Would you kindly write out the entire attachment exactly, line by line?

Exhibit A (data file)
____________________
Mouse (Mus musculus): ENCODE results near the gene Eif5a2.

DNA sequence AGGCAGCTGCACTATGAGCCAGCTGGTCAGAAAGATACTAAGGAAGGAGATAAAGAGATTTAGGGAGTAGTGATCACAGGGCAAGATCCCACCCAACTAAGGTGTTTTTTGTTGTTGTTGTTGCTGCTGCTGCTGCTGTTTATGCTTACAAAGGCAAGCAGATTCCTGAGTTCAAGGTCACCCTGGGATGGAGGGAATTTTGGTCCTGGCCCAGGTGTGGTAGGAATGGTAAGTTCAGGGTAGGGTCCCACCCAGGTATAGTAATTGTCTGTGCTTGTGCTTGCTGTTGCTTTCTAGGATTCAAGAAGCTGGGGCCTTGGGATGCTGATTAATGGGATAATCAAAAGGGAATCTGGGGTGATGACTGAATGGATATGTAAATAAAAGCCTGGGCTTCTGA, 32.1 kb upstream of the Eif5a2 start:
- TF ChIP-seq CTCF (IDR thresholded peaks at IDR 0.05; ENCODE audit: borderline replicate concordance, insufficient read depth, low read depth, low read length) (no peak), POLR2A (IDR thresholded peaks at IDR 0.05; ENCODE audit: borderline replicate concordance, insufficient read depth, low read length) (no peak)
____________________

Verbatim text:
Mouse (Mus musculus): ENCODE results near the gene Eif5a2.

DNA sequence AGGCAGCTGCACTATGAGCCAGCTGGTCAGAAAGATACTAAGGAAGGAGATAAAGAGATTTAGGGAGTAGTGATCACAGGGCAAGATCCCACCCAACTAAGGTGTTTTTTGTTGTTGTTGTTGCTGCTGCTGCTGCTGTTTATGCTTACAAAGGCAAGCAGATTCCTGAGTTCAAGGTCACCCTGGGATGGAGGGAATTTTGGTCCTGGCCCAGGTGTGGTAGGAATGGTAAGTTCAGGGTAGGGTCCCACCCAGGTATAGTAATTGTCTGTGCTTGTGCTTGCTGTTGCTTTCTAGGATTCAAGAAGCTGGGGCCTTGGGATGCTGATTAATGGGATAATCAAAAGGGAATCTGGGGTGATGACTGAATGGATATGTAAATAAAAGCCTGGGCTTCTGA, 32.1 kb upstream of the Eif5a2 start:
- TF ChIP-seq CTCF (IDR thresholded peaks at IDR 0.05; ENCODE audit: borderline replicate concordance, insufficient read depth, low read depth, low read length) (no peak), POLR2A (IDR thresholded peaks at IDR 0.05; ENCODE audit: borderline replicate concordance, insufficient read depth, low read length) (no peak)